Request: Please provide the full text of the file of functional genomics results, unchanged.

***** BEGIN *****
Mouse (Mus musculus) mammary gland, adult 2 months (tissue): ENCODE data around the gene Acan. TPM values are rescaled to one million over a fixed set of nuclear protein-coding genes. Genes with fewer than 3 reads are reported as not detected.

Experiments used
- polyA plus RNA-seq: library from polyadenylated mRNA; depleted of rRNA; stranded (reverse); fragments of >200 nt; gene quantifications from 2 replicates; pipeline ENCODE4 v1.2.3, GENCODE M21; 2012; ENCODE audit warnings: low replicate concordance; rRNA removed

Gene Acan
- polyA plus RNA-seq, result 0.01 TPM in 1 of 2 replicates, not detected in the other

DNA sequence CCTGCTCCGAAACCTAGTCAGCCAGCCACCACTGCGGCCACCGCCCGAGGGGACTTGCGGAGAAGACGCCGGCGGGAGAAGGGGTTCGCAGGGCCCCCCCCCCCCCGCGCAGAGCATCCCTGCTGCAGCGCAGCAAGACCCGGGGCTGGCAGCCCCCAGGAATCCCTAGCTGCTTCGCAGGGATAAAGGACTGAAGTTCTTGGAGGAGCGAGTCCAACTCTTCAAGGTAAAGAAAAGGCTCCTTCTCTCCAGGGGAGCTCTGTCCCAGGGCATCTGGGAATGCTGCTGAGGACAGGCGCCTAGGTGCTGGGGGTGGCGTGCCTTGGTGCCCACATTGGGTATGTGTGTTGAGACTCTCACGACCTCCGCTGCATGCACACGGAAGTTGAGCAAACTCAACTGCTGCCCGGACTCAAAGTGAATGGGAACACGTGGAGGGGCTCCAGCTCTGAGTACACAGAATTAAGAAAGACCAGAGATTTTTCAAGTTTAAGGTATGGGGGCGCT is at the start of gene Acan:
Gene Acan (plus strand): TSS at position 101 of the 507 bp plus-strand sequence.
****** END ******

Mouse (Mus musculus) mammary gland, adult 2 months (tissue): ENCODE data around the gene Acan. TPM values are rescaled to one million over a fixed set of nuclear protein-coding genes. Genes with fewer than 3 reads are reported as not detected.

Experiments used
- polyA plus RNA-seq: library from polyadenylated mRNA; depleted of rRNA; stranded (reverse); fragments of >200 nt; gene quantifications from 2 replicates; pipeline ENCODE4 v1.2.3, GENCODE M21; 2012; ENCODE audit warnings: low replicate concordance; rRNA removed

Gene Acan
- polyA plus RNA-seq, result 0.01 TPM in 1 of 2 replicates, not detected in the other

DNA sequence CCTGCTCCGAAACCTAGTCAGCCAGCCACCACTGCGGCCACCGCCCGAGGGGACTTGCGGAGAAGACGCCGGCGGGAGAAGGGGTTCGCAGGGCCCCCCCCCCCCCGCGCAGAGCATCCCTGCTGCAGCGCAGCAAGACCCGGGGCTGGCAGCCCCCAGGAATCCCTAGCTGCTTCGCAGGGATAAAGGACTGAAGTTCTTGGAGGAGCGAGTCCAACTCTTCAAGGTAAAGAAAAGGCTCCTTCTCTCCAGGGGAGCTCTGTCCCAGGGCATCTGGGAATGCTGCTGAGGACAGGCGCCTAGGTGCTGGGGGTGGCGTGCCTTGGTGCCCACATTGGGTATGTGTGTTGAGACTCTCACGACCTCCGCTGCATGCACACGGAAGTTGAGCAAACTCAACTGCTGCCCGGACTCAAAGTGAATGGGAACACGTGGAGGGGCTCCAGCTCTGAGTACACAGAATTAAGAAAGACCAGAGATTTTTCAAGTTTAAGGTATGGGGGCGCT is at the start of gene Acan:
Gene Acan (plus strand): TSS at position 101 of the 507 bp plus-strand sequence.